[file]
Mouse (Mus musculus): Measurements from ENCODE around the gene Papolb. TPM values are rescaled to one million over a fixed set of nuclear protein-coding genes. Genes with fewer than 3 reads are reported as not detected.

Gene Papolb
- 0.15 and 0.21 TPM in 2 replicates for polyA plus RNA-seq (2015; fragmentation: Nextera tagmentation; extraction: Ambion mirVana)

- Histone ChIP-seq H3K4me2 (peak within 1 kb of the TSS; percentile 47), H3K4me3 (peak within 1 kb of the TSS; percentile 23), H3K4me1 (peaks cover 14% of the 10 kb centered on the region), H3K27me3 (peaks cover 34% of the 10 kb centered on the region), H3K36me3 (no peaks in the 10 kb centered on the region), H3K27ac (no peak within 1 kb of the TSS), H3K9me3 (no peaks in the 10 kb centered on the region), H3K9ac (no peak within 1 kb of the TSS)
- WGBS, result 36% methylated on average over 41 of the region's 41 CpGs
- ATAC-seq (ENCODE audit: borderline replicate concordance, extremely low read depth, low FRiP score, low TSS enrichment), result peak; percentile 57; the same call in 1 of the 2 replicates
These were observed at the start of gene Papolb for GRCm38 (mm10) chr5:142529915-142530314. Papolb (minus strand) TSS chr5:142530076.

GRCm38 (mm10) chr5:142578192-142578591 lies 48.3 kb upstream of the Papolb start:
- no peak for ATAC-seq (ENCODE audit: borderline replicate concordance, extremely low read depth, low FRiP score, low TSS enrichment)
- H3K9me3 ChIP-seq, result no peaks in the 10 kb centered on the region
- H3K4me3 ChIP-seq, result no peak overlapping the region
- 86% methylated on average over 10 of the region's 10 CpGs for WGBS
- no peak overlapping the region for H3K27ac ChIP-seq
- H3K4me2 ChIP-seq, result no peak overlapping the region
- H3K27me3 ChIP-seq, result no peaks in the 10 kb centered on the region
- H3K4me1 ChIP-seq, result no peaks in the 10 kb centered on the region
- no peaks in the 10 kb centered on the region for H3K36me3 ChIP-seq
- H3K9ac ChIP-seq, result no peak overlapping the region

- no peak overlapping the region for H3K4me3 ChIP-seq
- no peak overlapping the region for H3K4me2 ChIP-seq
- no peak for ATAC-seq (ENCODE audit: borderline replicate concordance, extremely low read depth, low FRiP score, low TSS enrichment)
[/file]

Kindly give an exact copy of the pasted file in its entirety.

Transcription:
Mouse (Mus musculus): Measurements from ENCODE around the gene Papolb. TPM values are rescaled to one million over a fixed set of nuclear protein-coding genes. Genes with fewer than 3 reads are reported as not detected.

Gene Papolb
- 0.15 and 0.21 TPM in 2 replicates for polyA plus RNA-seq (2015; fragmentation: Nextera tagmentation; extraction: Ambion mirVana)

- Histone ChIP-seq H3K4me2 (peak within 1 kb of the TSS; percentile 47), H3K4me3 (peak within 1 kb of the TSS; percentile 23), H3K4me1 (peaks cover 14% of the 10 kb centered on the region), H3K27me3 (peaks cover 34% of the 10 kb centered on the region), H3K36me3 (no peaks in the 10 kb centered on the region), H3K27ac (no peak within 1 kb of the TSS), H3K9me3 (no peaks in the 10 kb centered on the region), H3K9ac (no peak within 1 kb of the TSS)
- WGBS, result 36% methylated on average over 41 of the region's 41 CpGs
- ATAC-seq (ENCODE audit: borderline replicate concordance, extremely low read depth, low FRiP score, low TSS enrichment), result peak; percentile 57; the same call in 1 of the 2 replicates
These were observed at the start of gene Papolb for GRCm38 (mm10) chr5:142529915-142530314. Papolb (minus strand) TSS chr5:142530076.

GRCm38 (mm10) chr5:142578192-142578591 lies 48.3 kb upstream of the Papolb start:
- no peak for ATAC-seq (ENCODE audit: borderline replicate concordance, extremely low read depth, low FRiP score, low TSS enrichment)
- H3K9me3 ChIP-seq, result no peaks in the 10 kb centered on the region
- H3K4me3 ChIP-seq, result no peak overlapping the region
- 86% methylated on average over 10 of the region's 10 CpGs for WGBS
- no peak overlapping the region for H3K27ac ChIP-seq
- H3K4me2 ChIP-seq, result no peak overlapping the region
- H3K27me3 ChIP-seq, result no peaks in the 10 kb centered on the region
- H3K4me1 ChIP-seq, result no peaks in the 10 kb centered on the region
- no peaks in the 10 kb centered on the region for H3K36me3 ChIP-seq
- H3K9ac ChIP-seq, result no peak overlapping the region

- no peak overlapping the region for H3K4me3 ChIP-seq
- no peak overlapping the region for H3K4me2 ChIP-seq
- no peak for ATAC-seq (ENCODE audit: borderline replicate concordance, extremely low read depth, low FRiP score, low TSS enrichment)